On the one hand government was indeed well aware of the potential longterm implications of labor migration, and had long been concerned enough to seek alternatives. The widespread concern, fanned by the Bildzeitung, that foreign workers might bring terror onto German soil drew on traditional linkages between the alien and the frightening. More than a year before the ban, consensus had thus been reached in government circles that a change in policy was required. There was deep ambivalence among contemporaries as to what kind of society Germany should be. Many in government circles shared the view that Germany could not absorb too many migrants from other cultures.

Yet at the same time, in the —73 period, Interior Minister Genscher made a number of gestures in the direction of acknowledging that West Germany had become a land of immigration and the SPD too presented itself as the advocate of a Introduction 19 more social and liberal approach, in tune with the character of the Federal Republic. Legal measures to restrict the rights of migrants sat uneasily with this image. The FRG also did not want to alienate those foreign partners for whom the temporary export of labor was an important economic fact, but who—as Yugoslavia—would be offended by moves to settle their citizens permanently in Germany.

This was one, though far from the only, factor promoting a progressive liberalization of public attitudes on race and ethnicity, in which inherited assumptions from Nazi and pre-Nazi Germany gradually faded from public discourse. West Germany nevertheless struggled with the idea of a diverse and multiethnic society. Older racial assumptions enjoyed a continued half-life. At government level, such assumptions now appeared less as overtly defended claims of racial difference than packaged as fears about adverse popular reactions. In his concluding paper, Geoff Eley reviews some of the key questions raised by this volume and offers an agenda for future research.

In examining the relationship of margin and center, Eley illustrates again how versatile and complex the metaphor of the margin can be. Finally, Eley uses the notion of centeredness though here the apposition is perhaps less with marginality than with fragmentation in a third way, namely as a yardstick by which to measure the historiography of modern German history.

For Eley, National Socialism remains the central organizing question of modern German history. It may seem odd, then, that only one contributor to the present volume, Dagmar Herzog, deals exclusively with the Nazi era. But the decision to pursue these issues outside the period of the Third Reich itself is a sign of the somewhat paradoxical way in which Nazism and the Holocaust have shaped current historiographical debates and the questions posed by this volume.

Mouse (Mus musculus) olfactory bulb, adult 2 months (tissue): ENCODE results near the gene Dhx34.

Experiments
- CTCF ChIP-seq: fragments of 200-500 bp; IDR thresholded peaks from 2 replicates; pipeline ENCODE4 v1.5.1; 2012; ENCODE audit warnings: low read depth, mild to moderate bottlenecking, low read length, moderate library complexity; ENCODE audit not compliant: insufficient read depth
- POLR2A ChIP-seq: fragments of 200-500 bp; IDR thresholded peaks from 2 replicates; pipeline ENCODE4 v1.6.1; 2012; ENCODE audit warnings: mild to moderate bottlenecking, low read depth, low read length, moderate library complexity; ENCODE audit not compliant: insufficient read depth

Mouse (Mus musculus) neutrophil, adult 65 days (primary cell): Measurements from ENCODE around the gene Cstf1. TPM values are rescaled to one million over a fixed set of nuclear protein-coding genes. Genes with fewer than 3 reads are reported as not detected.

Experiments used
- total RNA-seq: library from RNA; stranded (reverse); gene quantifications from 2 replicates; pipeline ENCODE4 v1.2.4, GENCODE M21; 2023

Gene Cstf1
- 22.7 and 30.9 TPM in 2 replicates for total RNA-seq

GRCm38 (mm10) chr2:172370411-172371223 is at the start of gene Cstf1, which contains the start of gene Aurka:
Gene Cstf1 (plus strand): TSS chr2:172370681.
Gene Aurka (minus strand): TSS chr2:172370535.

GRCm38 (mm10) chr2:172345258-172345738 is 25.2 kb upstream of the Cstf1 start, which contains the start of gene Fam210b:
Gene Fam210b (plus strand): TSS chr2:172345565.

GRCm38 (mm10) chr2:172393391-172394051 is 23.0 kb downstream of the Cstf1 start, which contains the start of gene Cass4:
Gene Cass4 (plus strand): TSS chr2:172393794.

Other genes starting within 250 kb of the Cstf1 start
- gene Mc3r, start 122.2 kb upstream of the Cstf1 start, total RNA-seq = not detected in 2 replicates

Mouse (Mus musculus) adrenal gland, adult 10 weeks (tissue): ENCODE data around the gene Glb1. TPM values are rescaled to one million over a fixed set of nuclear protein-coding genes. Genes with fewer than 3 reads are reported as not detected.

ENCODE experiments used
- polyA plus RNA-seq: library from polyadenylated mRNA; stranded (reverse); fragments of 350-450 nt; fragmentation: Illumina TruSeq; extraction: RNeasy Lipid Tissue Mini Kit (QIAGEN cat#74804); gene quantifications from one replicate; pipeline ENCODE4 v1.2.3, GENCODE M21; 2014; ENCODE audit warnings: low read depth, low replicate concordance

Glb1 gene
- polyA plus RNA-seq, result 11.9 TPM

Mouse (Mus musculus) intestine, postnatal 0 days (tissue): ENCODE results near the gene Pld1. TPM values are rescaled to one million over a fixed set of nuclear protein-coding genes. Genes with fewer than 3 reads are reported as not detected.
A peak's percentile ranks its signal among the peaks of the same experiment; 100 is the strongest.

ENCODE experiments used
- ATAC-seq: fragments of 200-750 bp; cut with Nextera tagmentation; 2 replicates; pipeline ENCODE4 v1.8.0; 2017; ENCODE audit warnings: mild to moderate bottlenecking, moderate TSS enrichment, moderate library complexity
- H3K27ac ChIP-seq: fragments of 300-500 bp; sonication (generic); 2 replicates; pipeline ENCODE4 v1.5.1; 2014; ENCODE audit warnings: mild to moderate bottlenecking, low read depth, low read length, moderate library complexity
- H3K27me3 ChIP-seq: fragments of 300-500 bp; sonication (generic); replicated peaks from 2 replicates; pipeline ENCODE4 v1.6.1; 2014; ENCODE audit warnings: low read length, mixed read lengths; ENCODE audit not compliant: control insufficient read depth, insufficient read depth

On the one hand, the moral framework underlying almost all of the contributions does indeed derive ultimately from the challenge that Nazism and the Holocaust have bequeathed to contemporary scholars. In that sense, all avenues of enquiry lead directly or indirectly from Auschwitz. On the other hand, if this volume is shaped by one overarching hypothesis, it is that while National Socialism continues to set the ultimate reference point for interest in the margins, the questions to which our post-Holocaust sensibility gives rise are beginning to take us down roads which do not, necessarily, lead us back to Auschwitz.

Notes 1. For introductions to the literature on women, see Richard J. Beck, ; John C. Fout, ed. On Protestant nationalism and the marginalization of Catholics, see Horst Zillessen, ed. Mohn, ; and Arlie J. Steiner, On exclusion and citizenship, see Andreas K. On violence toward the other, see Richard J. The breadth of the Nazi assault on difference emerges anew from Robert Gellately and Nathan Stoltzfus, eds. Again Jewish history has been in the vanguard here.

A key recent essay is Steven E. London: Verso, Maiken Umbach, ed. Hans-Ulrich Wehler, Deutsche Gesellschaftsgeschichte, vol. Beck, Wehler, Deutsche Gesellschaftsgeschichte, vol. Detlev J. Beck, ; Thomas Nipperdey, Deutsche Geschichte, — , vol. Beck, ; and Thomas Nipperdey, Deutsche Geschichte, —, vol.

Catalogue – book list alphabetically | A

James J. Sheehan, German History, David Rock and Stefan Wolff, eds. Michal Bodemann, ed. Hanna Schissler Princeton, N. Olaf Blaschke, ed. See, for example, Reinhard Alter and Peter Monteath, eds. On the Historikerstreit, see Charles S. Sander L. See the references above in notes 6 and 7 as well as the survey of recent work in Matthew Jefferies, Imperial Culture in Germany, — Basingstoke: Palgrave Macmillan Volker R.